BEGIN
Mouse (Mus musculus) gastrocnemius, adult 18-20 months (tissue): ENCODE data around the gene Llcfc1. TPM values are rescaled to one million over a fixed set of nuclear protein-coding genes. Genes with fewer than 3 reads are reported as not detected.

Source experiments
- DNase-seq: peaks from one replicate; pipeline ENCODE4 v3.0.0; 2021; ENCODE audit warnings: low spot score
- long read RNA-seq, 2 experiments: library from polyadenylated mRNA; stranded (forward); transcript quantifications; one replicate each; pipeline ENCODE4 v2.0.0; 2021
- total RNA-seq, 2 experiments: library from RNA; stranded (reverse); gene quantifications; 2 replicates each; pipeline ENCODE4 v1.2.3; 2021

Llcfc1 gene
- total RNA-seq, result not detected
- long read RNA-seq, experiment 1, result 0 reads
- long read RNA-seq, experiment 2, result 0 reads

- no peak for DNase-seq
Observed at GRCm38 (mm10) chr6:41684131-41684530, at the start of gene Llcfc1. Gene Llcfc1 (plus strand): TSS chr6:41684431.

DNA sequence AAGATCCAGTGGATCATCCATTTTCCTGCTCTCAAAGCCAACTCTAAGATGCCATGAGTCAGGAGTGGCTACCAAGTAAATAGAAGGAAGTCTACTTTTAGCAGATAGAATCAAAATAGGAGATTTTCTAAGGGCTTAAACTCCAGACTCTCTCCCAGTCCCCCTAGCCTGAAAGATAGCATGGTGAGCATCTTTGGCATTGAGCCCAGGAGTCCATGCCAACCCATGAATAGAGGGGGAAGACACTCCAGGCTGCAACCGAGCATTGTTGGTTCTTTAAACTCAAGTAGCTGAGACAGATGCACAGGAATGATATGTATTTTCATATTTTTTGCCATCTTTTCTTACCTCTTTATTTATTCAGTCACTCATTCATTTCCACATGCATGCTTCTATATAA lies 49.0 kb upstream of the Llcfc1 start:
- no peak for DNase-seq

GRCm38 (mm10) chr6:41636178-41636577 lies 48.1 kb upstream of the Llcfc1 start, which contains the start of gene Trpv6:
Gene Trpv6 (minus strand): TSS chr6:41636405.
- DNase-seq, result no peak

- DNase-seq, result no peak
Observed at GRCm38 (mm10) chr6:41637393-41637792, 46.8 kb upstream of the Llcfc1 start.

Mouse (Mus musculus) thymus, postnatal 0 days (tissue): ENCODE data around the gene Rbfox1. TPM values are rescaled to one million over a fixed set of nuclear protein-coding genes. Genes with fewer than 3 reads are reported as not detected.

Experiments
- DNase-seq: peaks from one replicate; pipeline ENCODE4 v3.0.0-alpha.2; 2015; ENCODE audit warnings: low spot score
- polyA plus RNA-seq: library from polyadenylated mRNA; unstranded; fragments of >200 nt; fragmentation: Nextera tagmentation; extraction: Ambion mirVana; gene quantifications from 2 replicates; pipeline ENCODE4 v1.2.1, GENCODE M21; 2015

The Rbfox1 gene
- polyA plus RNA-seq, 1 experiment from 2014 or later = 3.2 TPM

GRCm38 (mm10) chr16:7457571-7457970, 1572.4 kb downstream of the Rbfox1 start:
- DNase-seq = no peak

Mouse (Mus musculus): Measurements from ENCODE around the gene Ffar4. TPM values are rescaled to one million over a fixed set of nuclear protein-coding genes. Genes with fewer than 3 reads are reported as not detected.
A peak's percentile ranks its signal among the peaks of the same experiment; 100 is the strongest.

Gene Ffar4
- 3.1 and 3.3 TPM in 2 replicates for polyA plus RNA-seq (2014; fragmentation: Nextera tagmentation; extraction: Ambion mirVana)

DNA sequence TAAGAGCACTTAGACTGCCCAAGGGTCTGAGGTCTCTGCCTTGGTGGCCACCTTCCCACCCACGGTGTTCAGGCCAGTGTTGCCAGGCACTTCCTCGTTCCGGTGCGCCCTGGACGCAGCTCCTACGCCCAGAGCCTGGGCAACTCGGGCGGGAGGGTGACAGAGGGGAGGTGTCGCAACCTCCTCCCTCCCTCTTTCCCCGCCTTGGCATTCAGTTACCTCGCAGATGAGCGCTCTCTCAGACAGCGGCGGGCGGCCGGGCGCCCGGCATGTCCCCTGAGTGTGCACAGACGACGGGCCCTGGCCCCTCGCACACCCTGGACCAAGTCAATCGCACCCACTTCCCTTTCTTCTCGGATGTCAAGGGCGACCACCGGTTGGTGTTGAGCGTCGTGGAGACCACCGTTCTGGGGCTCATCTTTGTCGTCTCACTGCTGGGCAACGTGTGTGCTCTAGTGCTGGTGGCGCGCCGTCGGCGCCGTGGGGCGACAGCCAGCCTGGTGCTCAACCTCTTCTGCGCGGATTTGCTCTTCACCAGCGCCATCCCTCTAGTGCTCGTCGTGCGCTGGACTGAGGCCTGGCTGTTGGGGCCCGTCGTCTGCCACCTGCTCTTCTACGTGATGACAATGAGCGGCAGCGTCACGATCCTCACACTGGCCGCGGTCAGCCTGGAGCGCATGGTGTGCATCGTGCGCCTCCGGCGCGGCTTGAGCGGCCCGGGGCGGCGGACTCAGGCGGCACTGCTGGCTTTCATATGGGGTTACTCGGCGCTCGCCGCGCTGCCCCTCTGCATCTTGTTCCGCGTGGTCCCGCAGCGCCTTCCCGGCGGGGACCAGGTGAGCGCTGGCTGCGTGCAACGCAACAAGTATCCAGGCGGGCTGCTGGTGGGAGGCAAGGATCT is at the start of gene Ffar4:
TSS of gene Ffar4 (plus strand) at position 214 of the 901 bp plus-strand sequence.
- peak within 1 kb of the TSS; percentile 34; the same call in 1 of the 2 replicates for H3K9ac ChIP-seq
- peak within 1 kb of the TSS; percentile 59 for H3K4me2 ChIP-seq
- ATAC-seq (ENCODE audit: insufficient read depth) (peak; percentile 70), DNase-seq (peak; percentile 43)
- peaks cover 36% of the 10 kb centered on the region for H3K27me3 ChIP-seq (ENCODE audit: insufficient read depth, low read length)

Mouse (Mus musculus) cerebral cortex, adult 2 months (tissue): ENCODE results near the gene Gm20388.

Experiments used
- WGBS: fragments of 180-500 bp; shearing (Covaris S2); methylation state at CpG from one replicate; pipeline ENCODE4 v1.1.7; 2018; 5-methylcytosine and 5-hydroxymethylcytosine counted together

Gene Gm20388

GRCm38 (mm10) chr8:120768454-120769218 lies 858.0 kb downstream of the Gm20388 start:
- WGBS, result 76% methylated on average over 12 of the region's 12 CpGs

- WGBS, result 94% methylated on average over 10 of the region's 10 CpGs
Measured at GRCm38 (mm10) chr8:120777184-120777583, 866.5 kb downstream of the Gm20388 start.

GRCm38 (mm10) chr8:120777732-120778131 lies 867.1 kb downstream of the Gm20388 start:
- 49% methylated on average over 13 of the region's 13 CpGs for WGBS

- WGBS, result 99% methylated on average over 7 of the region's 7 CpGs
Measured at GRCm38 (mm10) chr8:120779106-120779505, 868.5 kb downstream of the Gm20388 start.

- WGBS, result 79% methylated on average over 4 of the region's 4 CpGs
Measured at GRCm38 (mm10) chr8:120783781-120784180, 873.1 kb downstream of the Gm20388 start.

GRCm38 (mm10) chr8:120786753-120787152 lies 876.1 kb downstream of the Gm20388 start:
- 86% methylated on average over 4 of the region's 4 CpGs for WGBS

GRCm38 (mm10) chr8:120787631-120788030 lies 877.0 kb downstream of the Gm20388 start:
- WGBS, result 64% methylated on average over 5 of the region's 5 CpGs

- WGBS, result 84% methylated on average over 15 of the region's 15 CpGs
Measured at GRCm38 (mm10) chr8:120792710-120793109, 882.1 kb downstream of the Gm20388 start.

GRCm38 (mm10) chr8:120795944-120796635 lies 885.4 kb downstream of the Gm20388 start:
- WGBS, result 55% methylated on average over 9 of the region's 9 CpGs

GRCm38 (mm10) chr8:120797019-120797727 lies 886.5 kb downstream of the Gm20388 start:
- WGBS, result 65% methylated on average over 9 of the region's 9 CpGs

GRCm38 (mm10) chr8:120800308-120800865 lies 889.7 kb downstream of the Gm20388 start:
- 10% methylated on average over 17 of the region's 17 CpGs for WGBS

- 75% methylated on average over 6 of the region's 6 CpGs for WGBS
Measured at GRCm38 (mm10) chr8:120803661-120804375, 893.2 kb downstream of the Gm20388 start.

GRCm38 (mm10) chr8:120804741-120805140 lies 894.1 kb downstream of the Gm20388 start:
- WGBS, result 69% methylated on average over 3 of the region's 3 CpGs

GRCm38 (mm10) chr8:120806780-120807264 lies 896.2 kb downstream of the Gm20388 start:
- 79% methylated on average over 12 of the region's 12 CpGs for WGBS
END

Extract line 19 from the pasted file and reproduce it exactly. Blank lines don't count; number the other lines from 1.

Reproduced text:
Mouse (Mus musculus) thymus, postnatal 0 days (tissue): ENCODE data around the gene Rbfox1. TPM values are rescaled to one million over a fixed set of nuclear protein-coding genes. Genes with fewer than 3 reads are reported as not detected.